One of the reasons why we are seeing an online food delivery boom could well be that food is getting better, cheaper and faster. When you considerably improve an offer and generate new use cases, you increase the market size as a result.
No more soggy pizza means more money.
Companies like Deliveroo and Uber Eats are taking this further than anyone else, building restaurants from the ground up to control the entire supply chain – from cooking to delivery – and driving down prices and delivery times in the mean time.
As I wrote when talking about cloud kitchens a few months ago:
I predict (and I’m often wrong, but whatever) that companies like Uber Eats will begin to vertically integrate more and more, and start opening up cloud kitchens themselves, housing dozens of restaurants.
At first, Uber Eats begged restaurants (the supply side) to sign up for their marketplace. Slowly, as they accumulated demand (customers), onboarding partners became easier.
Now, with significant consumer demand waiting in their pipeline because of the gigantic offering of supply, Uber Eats can capitalize on that.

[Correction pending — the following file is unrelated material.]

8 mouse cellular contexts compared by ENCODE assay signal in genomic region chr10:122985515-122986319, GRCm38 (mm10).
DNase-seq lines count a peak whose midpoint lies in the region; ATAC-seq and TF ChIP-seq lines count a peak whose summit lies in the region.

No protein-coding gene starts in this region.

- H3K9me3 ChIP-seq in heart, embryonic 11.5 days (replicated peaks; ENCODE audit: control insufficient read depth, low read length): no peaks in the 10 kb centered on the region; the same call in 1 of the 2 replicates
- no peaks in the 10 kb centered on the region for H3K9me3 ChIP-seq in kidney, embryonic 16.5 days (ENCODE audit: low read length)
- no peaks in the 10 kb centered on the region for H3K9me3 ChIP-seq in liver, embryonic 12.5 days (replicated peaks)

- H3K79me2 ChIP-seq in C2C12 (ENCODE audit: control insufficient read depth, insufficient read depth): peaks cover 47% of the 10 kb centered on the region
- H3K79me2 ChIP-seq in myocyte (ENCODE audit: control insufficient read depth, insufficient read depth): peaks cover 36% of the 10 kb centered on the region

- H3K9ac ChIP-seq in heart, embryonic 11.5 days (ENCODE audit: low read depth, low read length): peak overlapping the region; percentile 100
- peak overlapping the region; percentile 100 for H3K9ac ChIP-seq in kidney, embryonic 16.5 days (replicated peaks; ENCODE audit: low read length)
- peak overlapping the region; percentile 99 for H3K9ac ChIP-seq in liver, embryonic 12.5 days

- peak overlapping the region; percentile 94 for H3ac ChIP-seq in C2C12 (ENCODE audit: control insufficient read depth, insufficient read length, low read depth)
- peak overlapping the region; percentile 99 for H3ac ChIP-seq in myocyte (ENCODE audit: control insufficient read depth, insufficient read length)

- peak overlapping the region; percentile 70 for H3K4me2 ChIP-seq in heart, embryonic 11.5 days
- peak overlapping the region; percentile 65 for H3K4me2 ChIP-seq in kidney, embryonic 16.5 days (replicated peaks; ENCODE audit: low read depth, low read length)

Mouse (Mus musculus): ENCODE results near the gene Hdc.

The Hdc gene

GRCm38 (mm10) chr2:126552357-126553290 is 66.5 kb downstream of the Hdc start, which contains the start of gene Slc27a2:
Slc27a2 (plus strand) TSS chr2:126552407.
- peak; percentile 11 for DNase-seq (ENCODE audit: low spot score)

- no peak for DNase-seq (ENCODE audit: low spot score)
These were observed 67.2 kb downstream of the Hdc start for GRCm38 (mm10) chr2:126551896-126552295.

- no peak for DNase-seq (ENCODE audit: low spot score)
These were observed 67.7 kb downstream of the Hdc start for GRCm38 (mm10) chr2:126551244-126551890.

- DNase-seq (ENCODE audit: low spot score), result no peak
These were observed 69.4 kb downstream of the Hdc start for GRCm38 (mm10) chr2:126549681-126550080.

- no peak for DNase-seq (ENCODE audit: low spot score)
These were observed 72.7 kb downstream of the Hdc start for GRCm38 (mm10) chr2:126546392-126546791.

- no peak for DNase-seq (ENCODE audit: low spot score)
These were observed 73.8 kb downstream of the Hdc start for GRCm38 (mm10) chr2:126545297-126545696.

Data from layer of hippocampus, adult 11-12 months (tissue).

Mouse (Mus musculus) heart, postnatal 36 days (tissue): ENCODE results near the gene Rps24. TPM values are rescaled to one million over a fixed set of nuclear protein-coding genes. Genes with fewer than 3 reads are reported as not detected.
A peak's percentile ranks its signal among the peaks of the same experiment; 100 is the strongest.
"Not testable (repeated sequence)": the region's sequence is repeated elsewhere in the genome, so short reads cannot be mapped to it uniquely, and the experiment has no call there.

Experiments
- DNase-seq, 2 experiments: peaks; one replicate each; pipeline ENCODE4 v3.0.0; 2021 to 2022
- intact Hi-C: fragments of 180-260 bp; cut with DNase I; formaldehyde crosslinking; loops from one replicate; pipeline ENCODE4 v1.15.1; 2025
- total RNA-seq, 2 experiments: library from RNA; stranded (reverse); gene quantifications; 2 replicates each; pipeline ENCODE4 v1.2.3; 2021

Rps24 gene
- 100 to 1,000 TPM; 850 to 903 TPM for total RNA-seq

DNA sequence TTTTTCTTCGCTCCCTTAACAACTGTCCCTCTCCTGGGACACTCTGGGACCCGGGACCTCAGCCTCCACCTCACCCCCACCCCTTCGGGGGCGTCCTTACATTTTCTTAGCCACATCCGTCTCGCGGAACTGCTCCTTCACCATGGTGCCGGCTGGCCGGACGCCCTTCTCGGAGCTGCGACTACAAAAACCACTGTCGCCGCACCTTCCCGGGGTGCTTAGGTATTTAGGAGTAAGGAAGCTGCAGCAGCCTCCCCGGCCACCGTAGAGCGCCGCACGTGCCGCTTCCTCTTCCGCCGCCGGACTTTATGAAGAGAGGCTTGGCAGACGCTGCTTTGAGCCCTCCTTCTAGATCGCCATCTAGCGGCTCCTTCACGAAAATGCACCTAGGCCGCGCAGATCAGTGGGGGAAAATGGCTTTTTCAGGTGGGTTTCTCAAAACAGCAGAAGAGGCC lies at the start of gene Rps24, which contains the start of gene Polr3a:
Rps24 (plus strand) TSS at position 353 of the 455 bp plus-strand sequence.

The importance of economies of scale, loops and fragmentation
What Just Eat and Takeaway.com are doing is a brilliant move. They went from being two of the biggest competitors to becoming the largest food delivery business in Europe, all while eliminating one competitor – each other.
“The Combination of Just Eat and Takeaway.com creates one of the world’s largest and most powerful food delivery websites. It will become a formidable company that will make an impact on tens of millions of consumers across the globe.” - Jitse Groen, CEO of Takeaway.com
First, economies of scale. Economies of scale are a critical part of making the financials of delivery and other transportation services work better. You can develop more efficient routes and plot drivers more closely to pickups and drop-offs, maximizing driver earnings while decreasing costs and providing a better service.
The most pressing issue for Deliveroo and other food delivery businesses is its profitability, as the business has posted massive losses. The problem is that, unlike Amazon, who can take the gas off the pedal and immediately become profitable, unit economics in the food delivery space don’t work just yet.
We haven’t reached that tipping point.